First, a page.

Pennsylvania lawmakers have little time to deal with opioids
HARRISBURG — The opioid epidemic that has claimed lives across Pennsylvania and the nation will get its highest-profile focus at the Capitol this week, when Gov. Tom Wolf addresses a joint session of the General Assembly about what can be done.
But with few legislative session days scheduled between the Wednesday address and the November election, one legislator heavily involved in the issue criticized the effort as a public relations move, while another said that attention to the issue is meaningful in itself but also cautioned about the likelihood that many bills will pass.
Rep. Aaron Kaufer, R-Luzerne, one of the co-chairs of the new PA Heroin, Opioid Prevention and Education Caucus, said Friday that he was disappointed the General Assembly is not going to hold a talked-about special session dedicated to legislation on the issue. He said he believes there is now too little time left to deliver bills that have not already passed one legislative chamber.
“I think this is more about PR and more about everybody feeling good than actually getting something done,” he said, adding: “The joint session is just more talking about the problem we already know exists.”
Kaufer, 28, said he has lost a number of high school classmates to overdoses and that he does not want to go to another funeral. In all, 3,383 drug-related overdose deaths were reported in 2015 in Pennsylvania, up 23.4 percent from the number the previous year, according to a report from the Philadelphia field division of the federal Drug Enforcement Administration.
Sen. Gene Yaw, R-Williamsport, chairman of the legislative Center for Rural Pennsylvania, which has held hearings on the issue across the state, said it is an important starting point for the Legislature and governor to recognize that the state has a problem. But he noted that legislators do not have many voting days scheduled after the day of the speech.
“What can we do in six days?” he said. “I don’t know. Hopefully we can agree on some non-controversial-type things and get them through.”
Rep. Dan Frankel, D-Squirrel Hill, sounded a similar note, given the number of remaining session days.
“I think it’s going to be a challenge to get much done,” Frankel said, “even though there seems to be a lot of agreement on the need to do something.”
If work remains undone, he said, a platform for moving forward will remain in January. Senate Minority Leader Jay Costa, D-Forest Hills, said the Legislature should begin a special session on the issue when it reconvenes in January, though he said members should be able to deliver some bills to the governor this fall.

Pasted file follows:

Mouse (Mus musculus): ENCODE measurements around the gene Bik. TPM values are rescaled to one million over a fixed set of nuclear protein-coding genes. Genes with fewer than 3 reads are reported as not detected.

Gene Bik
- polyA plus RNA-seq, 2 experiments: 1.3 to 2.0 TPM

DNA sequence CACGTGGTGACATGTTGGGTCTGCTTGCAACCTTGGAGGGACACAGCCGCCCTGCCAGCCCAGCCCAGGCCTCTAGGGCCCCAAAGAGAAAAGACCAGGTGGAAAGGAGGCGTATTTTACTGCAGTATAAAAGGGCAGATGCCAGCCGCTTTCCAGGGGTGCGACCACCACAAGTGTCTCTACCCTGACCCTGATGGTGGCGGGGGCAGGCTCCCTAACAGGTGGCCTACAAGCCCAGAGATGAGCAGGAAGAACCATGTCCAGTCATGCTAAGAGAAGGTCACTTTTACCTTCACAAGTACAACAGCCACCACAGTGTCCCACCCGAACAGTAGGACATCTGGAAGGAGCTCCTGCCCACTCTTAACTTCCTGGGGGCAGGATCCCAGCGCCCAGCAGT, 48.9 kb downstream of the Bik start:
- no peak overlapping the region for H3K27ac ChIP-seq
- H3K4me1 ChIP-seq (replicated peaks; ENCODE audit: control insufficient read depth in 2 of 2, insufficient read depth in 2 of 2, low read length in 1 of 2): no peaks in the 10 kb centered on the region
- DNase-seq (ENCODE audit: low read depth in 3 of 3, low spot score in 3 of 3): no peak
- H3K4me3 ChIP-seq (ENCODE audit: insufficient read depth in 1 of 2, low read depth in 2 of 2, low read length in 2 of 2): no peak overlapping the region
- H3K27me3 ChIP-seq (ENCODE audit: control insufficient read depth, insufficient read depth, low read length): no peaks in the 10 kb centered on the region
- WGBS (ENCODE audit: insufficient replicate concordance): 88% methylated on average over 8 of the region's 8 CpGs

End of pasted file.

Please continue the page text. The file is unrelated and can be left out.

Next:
Speaking to reporters last week, Wolf, a Democrat, said he wants to showcase in his address what elected officials can accomplish when they work together.
“We have worked together to do some good things in addressing this opioid crisis, this epidemic. Some call it a plague,” he said. “We still have work to do, and let’s bring some of these bills that are in the hopper, let’s bring them out and get them to my desk.”
Asked on another occasion last week about the amount of time left to get legislation through, Wolf said the Legislature has shown it can move quickly when there is the will to do so.
One of Wolf’s top agenda items is to require that doctors check an online database of patient drug histories any time they prescribed a controlled substance. The law currently demands only that doctors check the first time they prescribe a given drug.
The measure is meant to prevent painkiller addicts from getting drugs from multiple doctors at the same time.
“Addicts are very entrepreneurial, smart people,” and they’ll find a way to get around the effort if doctors don’t have to query the database regularly, said Rep. Gene DiGirolamo, R-Bensalem, who wrote a bill demanding the drug history checks.
The Pennsylvania Medical Society has taken the position that checking every time would be time-consuming and redundant for busy doctors.
Perhaps the most controversial measure endorsed by Wolf would bar emergency doctors from prescribing more than seven days worth of opioids, with limited exceptions. Violators could face discipline against their licenses to practice medicine. The Pennsylvania Medical Society has spoken against the bill, saying that details of the ever-changing practice of medicine should not be governed by hard-and-fast laws.
A bill that lines up with Wolf’s position has already passed the House, 174-19.
“We want to see prescribing patterns be a certain way, and to prevent addictions,” said Rep. Rosemary Brown, R-East Stroudsburg, the prime sponsor of the bill.
She said she has heard there’s “strong support” for her bill in the Senate, though it is likely to be amended. Doctors are worried that members of their profession might lose their licenses if they run afoul of the proposed restrictions.
“They will be held to standards and they will be held accountable, but this is not meant to be a grab at anybody’ license,” Ms. Brown said Friday.